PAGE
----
The Cross and the Shamrock eBook

This eBook from the Gutenberg Project consists of approximately 233 pages of information about The Cross and the Shamrock.

“You mistake, Cynthia, my dear,” said the parson; “these are Irish, and genuine Celts, too, as one can tell from the hair and nose.  I think, however, you exaggerate their beauty.  Have you not read the European letters of Thurlow W——­ and Horace G——­, which described the middle and upper classes of the Irish as the most beautiful complexioned and dignified people in Europe or the world?  Now, this is my mind, that you must get some farmers in a good Protestant neighborhood to adopt these children, so that they may all live in the same vicinity, if not in the same family; and by this means all unpleasant consequences will be obviated.”

“I say ditto to that,” said the Nestor of the council, old Valentine; “but you must lose no time, for the eldest lad told me the priest promised to call for them; and if that gentleman gets them into his hands, I’ll warrant all your plans will be frustrated.”

“That’s just it.  You have hit the nail on the head, friend Valentine,” said Van Stingey.  “I will take charge on them, and take them to that gentleman’s house, in W——­ county, who was here last week looking for a boy and a girl to raise; and mebbee I will scare up somewhere else for the other two young critters.”

“Take ’em along, then, and see that you get your pay,” said the boss, rising.

“O, never mind, leave that to me,” said the vile, wily knave, as he went to see to his arrangements for carrying the orphans to parts unknown.



Father O’Shane, who had suffered severely from the effects of exposure to the late violent storm, no sooner found himself a little recruited, and the roads passable, than he prepared to return to his residence in the city.  He had, as conductor, a green young Irishman, lately arrived, who felt almost inspired by the unusual luxury, presented for the first time to his view, of a North American snowfall, and petitioned earnestly to accompany his reverence back to the city to enjoy the “glorious sport,” as he called it, of a sleigh ride.  The enthusiasm of the young native of the perennial green fields of Munster did not escape the notice of Father O’Shane, who himself was once not less enthusiastic, and now not altogether insensible, to the chaste and almost sublime beauty of Nature, when arrayed in her bridal robes of white on the advent of spring.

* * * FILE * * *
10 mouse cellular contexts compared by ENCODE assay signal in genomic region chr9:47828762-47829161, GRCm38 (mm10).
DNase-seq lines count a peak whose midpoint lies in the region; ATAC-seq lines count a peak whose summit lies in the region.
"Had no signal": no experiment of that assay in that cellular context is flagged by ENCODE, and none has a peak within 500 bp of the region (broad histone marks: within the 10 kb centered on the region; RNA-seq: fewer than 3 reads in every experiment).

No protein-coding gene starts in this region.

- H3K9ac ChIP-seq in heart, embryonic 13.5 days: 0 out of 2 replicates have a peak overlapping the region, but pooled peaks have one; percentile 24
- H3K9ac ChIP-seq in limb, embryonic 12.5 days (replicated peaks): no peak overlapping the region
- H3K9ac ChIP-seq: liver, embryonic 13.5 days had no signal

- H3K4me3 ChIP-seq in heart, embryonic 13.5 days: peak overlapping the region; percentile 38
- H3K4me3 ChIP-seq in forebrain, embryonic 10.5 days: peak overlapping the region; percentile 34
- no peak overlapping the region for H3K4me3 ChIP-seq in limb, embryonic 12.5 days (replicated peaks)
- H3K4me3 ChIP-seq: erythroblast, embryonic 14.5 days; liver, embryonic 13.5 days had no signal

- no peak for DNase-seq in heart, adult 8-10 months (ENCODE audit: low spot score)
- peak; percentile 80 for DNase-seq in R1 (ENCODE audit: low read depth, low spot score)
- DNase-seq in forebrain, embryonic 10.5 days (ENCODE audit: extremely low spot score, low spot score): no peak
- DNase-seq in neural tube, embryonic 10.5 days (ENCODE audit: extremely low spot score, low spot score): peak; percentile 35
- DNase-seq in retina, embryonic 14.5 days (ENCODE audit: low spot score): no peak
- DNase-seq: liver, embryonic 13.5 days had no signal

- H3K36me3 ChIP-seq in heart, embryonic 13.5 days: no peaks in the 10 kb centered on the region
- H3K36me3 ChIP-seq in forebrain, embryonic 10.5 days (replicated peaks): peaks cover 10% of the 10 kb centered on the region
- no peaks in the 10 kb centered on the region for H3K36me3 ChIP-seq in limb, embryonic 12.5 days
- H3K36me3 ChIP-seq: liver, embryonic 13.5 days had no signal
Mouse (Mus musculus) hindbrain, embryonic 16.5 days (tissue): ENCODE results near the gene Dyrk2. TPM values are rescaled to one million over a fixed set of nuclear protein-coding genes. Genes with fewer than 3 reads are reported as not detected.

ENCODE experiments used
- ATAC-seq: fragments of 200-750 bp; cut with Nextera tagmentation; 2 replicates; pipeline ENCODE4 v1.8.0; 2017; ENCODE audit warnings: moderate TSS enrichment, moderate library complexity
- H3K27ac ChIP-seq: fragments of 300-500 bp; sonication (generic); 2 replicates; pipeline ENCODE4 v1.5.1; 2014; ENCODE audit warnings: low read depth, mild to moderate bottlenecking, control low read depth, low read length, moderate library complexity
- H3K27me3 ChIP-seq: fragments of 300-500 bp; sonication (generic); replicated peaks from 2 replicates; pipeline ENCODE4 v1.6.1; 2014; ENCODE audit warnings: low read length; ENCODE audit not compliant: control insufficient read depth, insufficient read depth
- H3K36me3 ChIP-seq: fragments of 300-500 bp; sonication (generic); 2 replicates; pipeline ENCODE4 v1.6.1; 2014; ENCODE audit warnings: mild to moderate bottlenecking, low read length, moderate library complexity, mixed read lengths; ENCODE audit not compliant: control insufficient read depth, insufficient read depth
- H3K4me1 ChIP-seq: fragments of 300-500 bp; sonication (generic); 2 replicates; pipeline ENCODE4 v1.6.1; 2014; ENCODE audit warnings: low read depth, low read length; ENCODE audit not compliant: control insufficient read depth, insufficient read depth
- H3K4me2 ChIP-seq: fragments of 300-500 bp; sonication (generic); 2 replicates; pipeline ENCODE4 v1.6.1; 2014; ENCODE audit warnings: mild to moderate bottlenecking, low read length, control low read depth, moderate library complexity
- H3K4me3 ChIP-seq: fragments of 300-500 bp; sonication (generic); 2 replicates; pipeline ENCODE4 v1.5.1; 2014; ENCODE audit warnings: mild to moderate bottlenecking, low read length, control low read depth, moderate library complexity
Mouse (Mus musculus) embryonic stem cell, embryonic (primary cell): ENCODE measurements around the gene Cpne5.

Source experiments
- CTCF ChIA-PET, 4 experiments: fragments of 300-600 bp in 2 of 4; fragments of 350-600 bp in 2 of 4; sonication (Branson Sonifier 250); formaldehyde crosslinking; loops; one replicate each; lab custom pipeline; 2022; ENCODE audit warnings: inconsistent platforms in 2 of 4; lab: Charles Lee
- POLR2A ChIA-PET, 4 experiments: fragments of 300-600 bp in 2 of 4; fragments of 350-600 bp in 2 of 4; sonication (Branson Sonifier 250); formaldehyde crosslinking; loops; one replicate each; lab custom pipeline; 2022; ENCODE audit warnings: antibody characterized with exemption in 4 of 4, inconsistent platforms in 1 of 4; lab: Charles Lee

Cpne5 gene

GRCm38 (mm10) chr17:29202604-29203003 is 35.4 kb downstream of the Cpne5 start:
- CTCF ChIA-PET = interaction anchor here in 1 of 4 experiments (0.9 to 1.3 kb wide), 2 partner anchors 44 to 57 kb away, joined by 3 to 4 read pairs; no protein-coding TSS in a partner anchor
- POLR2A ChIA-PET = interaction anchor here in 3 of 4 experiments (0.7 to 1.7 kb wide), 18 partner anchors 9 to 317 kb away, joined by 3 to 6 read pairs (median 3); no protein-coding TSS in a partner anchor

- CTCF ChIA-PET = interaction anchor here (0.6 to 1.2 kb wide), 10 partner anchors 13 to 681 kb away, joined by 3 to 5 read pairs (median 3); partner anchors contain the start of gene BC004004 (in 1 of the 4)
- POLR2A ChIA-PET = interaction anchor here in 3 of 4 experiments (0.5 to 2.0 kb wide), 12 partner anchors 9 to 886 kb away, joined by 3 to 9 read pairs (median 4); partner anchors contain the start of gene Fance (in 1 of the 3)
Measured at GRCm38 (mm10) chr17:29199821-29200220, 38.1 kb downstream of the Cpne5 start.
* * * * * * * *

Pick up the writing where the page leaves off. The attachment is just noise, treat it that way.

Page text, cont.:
“Well, Murty, how do you like this manner of travelling?”

“Be gonnies, your reverence, there is nothing I like better.  What a fine time it would be for tracking the hare, or hunting the fox!”

“You are fond of sport, I perceive.”

“Bedad, sir, I would rather be out such a day as this, with dog and gun, than eating bread and honey.  I wonder if they would put you to jail or transport you here, as they would at home, for fowling a bit in these woods?”

“No, Murty, I believe not.”

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The Cross and the Shamrock from Project Gutenberg. Public domain.
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